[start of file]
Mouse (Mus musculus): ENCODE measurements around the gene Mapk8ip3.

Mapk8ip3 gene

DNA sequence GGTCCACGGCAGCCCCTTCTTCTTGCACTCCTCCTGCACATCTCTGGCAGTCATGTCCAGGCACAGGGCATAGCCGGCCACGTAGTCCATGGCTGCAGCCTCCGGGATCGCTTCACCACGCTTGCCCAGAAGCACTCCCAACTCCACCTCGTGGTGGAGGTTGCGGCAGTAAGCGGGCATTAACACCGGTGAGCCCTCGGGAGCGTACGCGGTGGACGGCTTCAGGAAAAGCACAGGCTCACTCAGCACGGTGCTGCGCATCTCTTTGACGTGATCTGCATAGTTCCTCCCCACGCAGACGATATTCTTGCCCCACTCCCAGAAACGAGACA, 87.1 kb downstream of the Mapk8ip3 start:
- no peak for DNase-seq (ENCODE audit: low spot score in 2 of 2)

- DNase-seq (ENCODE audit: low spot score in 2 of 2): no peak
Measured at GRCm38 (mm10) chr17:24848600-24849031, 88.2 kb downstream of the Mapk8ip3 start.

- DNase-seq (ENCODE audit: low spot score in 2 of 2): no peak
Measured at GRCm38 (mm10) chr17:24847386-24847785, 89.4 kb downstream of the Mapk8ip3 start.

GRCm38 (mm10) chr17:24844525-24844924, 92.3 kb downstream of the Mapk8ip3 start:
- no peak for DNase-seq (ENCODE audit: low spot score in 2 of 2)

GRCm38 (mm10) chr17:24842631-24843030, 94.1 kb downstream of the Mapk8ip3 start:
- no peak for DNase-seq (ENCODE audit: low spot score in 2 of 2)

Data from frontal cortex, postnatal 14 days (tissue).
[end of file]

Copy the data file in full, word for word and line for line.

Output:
Mouse (Mus musculus): ENCODE measurements around the gene Mapk8ip3.

Mapk8ip3 gene

DNA sequence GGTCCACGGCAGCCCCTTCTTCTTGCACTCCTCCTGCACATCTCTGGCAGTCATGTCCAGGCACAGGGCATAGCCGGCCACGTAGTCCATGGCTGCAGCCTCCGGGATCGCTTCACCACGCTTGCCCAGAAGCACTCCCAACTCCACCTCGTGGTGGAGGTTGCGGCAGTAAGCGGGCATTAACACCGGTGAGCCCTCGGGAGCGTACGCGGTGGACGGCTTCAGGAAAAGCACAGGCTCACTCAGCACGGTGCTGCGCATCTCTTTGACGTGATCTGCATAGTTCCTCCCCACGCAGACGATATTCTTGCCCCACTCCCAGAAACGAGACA, 87.1 kb downstream of the Mapk8ip3 start:
- no peak for DNase-seq (ENCODE audit: low spot score in 2 of 2)

- DNase-seq (ENCODE audit: low spot score in 2 of 2): no peak
Measured at GRCm38 (mm10) chr17:24848600-24849031, 88.2 kb downstream of the Mapk8ip3 start.

- DNase-seq (ENCODE audit: low spot score in 2 of 2): no peak
Measured at GRCm38 (mm10) chr17:24847386-24847785, 89.4 kb downstream of the Mapk8ip3 start.

GRCm38 (mm10) chr17:24844525-24844924, 92.3 kb downstream of the Mapk8ip3 start:
- no peak for DNase-seq (ENCODE audit: low spot score in 2 of 2)

GRCm38 (mm10) chr17:24842631-24843030, 94.1 kb downstream of the Mapk8ip3 start:
- no peak for DNase-seq (ENCODE audit: low spot score in 2 of 2)

Data from frontal cortex, postnatal 14 days (tissue).